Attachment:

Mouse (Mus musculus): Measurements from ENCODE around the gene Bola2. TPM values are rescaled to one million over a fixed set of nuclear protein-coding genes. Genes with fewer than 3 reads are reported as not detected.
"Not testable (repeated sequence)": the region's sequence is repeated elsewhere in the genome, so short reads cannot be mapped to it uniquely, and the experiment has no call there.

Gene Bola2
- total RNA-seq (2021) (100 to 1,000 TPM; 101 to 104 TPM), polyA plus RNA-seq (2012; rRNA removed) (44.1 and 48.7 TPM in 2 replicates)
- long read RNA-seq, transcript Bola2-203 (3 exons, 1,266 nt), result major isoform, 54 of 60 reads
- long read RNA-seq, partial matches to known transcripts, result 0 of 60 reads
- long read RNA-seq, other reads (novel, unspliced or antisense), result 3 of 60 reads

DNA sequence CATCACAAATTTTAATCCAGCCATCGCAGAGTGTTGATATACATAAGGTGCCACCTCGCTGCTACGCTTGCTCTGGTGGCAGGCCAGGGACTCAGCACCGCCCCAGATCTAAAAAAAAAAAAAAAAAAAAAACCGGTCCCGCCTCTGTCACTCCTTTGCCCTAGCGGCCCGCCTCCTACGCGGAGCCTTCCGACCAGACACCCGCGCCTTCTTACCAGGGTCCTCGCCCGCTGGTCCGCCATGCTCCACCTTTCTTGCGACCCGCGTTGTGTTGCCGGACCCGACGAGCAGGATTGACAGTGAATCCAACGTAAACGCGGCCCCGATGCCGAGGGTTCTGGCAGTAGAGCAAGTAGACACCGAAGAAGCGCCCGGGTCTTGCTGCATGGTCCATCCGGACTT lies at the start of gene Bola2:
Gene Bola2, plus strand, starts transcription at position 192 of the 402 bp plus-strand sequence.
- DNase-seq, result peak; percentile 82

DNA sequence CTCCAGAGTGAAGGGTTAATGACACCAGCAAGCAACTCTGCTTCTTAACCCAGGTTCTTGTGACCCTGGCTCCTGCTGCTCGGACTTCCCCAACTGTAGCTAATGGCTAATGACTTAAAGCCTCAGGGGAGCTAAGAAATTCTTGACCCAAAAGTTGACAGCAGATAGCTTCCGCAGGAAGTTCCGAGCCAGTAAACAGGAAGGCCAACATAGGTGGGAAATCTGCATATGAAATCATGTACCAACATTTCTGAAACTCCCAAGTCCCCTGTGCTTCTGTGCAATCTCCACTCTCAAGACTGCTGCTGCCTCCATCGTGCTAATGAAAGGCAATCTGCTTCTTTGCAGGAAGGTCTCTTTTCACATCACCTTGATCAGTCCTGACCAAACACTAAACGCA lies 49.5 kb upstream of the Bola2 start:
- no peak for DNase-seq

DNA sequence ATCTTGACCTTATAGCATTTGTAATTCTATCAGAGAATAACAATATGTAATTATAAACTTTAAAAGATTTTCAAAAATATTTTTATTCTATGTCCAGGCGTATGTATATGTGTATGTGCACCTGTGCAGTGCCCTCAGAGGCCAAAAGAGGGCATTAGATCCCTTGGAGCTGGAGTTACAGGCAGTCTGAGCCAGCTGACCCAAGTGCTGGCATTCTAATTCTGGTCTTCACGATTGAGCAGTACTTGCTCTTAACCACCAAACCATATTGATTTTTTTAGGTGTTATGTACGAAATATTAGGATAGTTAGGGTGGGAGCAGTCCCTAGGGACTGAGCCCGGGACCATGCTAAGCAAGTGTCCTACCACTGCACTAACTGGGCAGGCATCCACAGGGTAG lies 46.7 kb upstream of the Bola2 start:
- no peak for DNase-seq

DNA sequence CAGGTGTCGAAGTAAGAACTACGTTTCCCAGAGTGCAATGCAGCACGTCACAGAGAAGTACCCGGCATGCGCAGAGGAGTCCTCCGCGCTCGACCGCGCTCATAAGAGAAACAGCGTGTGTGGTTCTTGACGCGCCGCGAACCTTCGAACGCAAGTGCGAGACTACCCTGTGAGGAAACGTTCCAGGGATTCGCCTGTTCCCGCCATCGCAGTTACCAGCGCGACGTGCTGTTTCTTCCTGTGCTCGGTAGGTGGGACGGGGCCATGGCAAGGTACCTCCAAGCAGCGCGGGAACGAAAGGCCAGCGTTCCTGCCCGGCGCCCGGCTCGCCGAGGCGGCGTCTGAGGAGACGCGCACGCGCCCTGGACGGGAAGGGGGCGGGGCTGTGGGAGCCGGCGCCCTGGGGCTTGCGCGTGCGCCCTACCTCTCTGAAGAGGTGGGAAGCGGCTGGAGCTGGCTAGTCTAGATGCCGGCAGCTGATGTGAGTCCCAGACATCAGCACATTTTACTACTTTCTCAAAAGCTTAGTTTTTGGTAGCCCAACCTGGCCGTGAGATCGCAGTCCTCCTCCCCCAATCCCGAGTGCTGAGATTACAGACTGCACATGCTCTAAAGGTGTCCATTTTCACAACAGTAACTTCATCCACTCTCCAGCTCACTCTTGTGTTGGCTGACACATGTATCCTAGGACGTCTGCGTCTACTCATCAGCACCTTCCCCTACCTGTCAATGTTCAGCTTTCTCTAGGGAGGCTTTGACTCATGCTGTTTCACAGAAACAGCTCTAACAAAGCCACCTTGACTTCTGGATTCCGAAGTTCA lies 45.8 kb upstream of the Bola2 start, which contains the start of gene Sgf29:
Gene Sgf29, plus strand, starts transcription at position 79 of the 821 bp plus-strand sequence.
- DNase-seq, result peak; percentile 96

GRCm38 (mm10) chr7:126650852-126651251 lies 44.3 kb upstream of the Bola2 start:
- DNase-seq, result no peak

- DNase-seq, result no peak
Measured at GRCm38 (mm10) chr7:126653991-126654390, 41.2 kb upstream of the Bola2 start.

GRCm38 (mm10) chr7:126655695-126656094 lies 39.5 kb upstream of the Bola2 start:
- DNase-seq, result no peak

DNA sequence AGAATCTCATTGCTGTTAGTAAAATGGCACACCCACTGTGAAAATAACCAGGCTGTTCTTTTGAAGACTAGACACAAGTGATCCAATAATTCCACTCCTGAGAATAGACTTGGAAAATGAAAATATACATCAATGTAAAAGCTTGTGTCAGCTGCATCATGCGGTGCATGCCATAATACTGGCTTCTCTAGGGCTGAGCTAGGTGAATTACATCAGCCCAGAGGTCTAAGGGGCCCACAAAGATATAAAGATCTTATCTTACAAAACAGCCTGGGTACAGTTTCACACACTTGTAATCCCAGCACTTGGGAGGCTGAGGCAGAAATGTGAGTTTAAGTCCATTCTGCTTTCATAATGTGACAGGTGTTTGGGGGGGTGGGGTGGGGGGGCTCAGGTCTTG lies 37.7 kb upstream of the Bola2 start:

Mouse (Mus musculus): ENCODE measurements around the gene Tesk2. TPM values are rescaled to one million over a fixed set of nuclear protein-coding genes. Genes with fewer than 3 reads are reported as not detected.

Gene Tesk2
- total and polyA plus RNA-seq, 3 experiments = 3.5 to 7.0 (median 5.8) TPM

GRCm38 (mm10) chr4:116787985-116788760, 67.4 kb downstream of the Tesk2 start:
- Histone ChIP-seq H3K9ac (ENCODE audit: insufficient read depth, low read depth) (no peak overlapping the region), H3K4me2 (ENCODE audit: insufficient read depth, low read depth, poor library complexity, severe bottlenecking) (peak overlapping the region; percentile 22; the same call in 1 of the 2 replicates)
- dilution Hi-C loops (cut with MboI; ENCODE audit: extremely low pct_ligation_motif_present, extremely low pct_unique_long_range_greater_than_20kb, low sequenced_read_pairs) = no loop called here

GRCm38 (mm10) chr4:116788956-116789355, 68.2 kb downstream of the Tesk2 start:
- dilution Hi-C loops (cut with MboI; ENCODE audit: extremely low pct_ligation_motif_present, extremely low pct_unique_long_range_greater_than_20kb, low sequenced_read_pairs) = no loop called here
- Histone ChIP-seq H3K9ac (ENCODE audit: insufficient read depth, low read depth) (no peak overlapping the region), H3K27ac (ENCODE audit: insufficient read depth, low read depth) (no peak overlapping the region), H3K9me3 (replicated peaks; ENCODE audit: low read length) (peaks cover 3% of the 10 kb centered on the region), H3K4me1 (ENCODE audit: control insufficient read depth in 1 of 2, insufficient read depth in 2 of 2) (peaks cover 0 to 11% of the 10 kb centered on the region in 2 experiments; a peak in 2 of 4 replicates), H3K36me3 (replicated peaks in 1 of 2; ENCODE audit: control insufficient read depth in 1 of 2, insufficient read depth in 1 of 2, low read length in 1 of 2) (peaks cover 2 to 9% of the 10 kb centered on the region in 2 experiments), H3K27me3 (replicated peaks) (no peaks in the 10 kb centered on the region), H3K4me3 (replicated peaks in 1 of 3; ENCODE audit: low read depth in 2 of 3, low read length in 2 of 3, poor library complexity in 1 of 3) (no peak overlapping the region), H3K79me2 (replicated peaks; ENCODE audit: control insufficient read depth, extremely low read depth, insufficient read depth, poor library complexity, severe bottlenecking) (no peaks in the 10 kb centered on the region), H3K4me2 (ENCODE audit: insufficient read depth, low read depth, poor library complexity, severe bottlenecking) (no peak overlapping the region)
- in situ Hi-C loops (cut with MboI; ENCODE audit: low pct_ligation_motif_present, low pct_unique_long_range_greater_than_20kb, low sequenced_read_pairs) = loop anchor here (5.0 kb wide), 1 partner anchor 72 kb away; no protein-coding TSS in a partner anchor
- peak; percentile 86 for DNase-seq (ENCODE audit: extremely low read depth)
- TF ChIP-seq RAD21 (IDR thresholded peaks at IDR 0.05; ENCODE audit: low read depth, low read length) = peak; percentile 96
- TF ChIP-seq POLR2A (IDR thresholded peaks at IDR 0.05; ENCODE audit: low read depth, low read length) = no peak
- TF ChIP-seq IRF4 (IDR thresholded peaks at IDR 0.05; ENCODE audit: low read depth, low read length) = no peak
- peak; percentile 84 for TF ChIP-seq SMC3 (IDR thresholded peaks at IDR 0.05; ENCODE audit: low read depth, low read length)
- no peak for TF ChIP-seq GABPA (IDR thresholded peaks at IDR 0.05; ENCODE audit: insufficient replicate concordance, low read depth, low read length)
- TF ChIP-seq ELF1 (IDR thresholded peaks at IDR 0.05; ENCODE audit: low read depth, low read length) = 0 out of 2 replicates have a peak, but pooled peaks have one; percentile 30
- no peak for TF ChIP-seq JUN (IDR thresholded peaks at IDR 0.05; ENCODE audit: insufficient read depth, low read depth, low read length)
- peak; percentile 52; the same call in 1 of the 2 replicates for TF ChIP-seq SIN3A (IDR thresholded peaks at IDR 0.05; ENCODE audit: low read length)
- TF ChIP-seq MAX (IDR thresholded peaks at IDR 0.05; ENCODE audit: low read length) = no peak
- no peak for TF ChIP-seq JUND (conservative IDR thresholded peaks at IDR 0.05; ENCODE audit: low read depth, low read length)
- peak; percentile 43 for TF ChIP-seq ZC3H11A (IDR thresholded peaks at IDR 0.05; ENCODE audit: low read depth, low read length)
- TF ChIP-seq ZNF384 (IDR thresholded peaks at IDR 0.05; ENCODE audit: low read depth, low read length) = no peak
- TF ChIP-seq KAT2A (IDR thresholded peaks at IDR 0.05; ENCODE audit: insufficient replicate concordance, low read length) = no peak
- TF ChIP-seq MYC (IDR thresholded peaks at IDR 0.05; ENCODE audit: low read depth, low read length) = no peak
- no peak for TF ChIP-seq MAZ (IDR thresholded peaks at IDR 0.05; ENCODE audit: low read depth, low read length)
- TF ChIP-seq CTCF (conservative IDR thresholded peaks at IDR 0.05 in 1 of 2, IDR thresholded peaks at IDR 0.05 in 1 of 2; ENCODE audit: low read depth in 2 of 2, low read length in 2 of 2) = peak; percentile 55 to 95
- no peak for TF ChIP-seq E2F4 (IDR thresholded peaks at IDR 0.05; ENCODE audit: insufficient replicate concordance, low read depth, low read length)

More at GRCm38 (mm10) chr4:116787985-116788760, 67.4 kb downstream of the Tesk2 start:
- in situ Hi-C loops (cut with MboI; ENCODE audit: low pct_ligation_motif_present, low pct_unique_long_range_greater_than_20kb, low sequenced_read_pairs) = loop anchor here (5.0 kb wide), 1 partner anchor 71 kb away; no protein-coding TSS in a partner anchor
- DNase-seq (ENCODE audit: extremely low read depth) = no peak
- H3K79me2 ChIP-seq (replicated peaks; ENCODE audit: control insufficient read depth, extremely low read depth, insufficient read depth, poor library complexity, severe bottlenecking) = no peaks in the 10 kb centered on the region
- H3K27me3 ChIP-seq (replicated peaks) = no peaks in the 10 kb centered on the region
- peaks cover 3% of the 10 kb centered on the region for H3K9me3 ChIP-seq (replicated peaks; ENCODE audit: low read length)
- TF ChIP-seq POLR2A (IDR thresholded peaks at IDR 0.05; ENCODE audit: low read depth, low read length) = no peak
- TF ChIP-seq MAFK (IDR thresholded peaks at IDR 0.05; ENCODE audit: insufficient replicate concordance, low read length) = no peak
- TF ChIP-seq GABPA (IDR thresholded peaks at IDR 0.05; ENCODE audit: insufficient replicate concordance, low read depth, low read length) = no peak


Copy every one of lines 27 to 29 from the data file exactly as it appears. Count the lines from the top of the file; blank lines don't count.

- total and polyA plus RNA-seq, 3 experiments = 3.5 to 7.0 (median 5.8) TPM

GRCm38 (mm10) chr4:116787985-116788760, 67.4 kb downstream of the Tesk2 start:
- Histone ChIP-seq H3K9ac (ENCODE audit: insufficient read depth, low read depth) (no peak overlapping the region), H3K4me2 (ENCODE audit: insufficient read depth, low read depth, poor library complexity, severe bottlenecking) (peak overlapping the region; percentile 22; the same call in 1 of the 2 replicates)